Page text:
Renewable Energy: The Baseload Myth?
After my recent post on nuclear power, and the subsequent discussion, I’ve been reconsidering the strategic implications of various energy strategies. I’m helped by articles like the one below by Dana Nuccitelli, which I’m re-posting from Skeptical Science.
Renewable Baseload Energy
A common argument against investing in renewable energy technology is that it cannot provide baseload power – that is, the ability to provide energy at all times on all days. This raises two questions – (i) are there renewable energy sources that can provide baseload power, and (ii) do we even need renewable baseload energy?
Does Renewable Energy Need to Provide Baseload Power?
A common myth is that because some types of renewable energy do not provide baseload power, they require an equivalent amount of backup power provided by fossil fuel plants. However, this is simply untrue. As wind production fluctuates, it can be supplemented if necessary by a form of baseload power which can start up or whose output can be changed in a relatively short period of time. Hydroelectric and natural gas plants are common choices for this type of reserve power (AWEA 2008). Although a fossil fuel, combustion of natural gas emits only 45% as much carbon dioxide as combustion of coal, and hydroelectric is of course a very low-carbon energy source.
The current energy production structure consists primarily of coal and nuclear energy providing baseload power, while natural gas and hydroelectric power generally provide the variable reserves to meet peak demand. Coal is cheap, dirty, and the plant output cannot be varied easily. It also has high initial investment cost and a long return on investment time. Hydroelectric power is also cheap, clean, and good for both baseload and meeting peak demand, but limited by available natural sources. Natural gas is less dirty than coal, more expensive and used for peak demand. Nuclear power is a low-carbon power source, but with an extremely high investment cost and long return on investment time.
Renewable energy can be used to replace some higher-carbon sources of energy in the power grid and achieve a reduction in total greenhouse gas emissions from power generation, even if not used to provide baseload power. Intermittent renewables can provide 10-20% of our electricity, with hydroelectric and other baseload renewable sources (see below) on top of that. Even if the rapid growth in wind and other intermittent renewable sources continues, it will be over a decade before storage of the intermittent sources becomes a necessity.
Renewable Baseload Energy Sources
Of course in an ideal world, renewable sources would meet all of our energy needs. And there are several means by which renewable energy can indeed provide baseload power.
Concentrated Solar Thermal
One of the more promising renewable energy technologies is concentrated solar thermal, which uses a system of mirrors or lenses to focus solar radiation on a collector. This type of system can collect and store energy in pressurized steam, molten salt, phase change materials, or purified graphite.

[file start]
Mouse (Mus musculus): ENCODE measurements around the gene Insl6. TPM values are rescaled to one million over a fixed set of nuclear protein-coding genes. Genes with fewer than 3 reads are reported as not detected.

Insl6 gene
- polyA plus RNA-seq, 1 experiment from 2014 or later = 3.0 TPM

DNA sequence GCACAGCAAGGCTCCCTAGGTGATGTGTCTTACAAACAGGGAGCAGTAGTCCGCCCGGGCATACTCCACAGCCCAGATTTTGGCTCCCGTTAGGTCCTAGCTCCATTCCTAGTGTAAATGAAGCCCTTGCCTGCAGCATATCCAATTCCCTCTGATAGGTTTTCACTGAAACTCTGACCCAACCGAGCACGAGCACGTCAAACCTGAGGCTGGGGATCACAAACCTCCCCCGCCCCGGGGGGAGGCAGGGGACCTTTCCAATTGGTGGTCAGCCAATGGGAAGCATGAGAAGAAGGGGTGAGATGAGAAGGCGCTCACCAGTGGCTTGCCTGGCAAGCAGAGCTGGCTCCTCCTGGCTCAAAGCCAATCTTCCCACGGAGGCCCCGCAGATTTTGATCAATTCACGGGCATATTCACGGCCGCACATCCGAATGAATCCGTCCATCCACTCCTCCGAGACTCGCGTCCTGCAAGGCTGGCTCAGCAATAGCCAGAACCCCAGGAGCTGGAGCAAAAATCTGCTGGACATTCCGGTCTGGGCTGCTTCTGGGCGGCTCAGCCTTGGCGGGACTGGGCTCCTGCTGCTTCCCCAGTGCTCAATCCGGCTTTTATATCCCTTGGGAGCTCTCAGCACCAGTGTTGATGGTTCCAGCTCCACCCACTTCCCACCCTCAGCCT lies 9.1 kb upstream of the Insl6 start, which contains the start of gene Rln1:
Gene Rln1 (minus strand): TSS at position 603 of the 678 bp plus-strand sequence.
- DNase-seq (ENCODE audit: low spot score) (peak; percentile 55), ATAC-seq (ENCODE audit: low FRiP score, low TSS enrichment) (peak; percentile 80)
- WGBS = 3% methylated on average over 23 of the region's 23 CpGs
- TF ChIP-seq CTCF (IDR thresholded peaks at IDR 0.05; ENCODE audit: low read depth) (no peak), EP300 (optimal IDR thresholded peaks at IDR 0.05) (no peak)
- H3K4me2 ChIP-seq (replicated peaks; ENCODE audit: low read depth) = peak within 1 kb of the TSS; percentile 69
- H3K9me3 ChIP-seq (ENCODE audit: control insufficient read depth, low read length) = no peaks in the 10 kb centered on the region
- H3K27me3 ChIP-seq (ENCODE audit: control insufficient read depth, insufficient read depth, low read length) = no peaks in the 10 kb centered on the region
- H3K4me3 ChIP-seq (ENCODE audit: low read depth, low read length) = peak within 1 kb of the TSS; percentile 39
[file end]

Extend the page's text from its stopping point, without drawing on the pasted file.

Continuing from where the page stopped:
The first test of a large-scale thermal solar power tower plant was Solar One in the California Mojave Desert, constructed in 1981. The project produced 10 megawatts (MW) of electricity using 1,818 mirrors, concentrating solar radiation onto a tower which used high-temperature heat transfer fluid to carry the energy to a boiler on the ground, where the steam was used to spin a series of turbines. Water was used as an energy storage medium for Solar One. The system was redesigned in 1995 and renamed Solar Two, which used molten salt as an energy storage medium. In this type of system, molten salt at 290ºC is pumped from a cold storage tank through the receiver where it is heated to about 565ºC. The heated salt then moves on to the hot storage tank (Figure 1). When power is needed from the plant, the hot salt is pumped to a generator that produces steam, which activates a turbine/generator system that creates electricity (NREL 2001).
Figure 1: Solar Two Power Tower System Diagram (NREL 2001)
The Solar Two molten salt system was capable of storing enough energy to produce power three hours after the Sun had set. By using thermal storage, power tower plants can potentially operate for 65 percent of the year without the need for a back-up fuel source. The first commercial concentrated solar thermal plant with molten salt storage – Andasol 1 – was completed in Spain in 2009. Andasol 1 produces 50 MW of power and the molten salt storage can continue to power the plant for approximately 7.5 hours.
Abengoa Solar is building a 280 MW solar thermal plant in Arizona (the Solana Generating Station), scheduled to begin operation in 2013. This plant will also have a molten salt system with up to 6 hours worth of storage. The electrical utility Arizona Public Service has contracted to purchase the power from Solana station for approximately 14 cents per kilawatt-hour.
Italian utility Enel recently unveiled “Archimede”, the first concentrated solar thermal plant to use molten salts for both heat storage and heat transfer. Molten salts can operate at higher temperatures than oils, which gives Archimede higher efficiency and power output. With the higher temperature heat storage allowed by the direct use of salts, Archimede can extend its operating hours further than an oil-operated solar thermal plant with molten salt storage. Archimede is a 5 MW plant with 8 hours of storage capacity.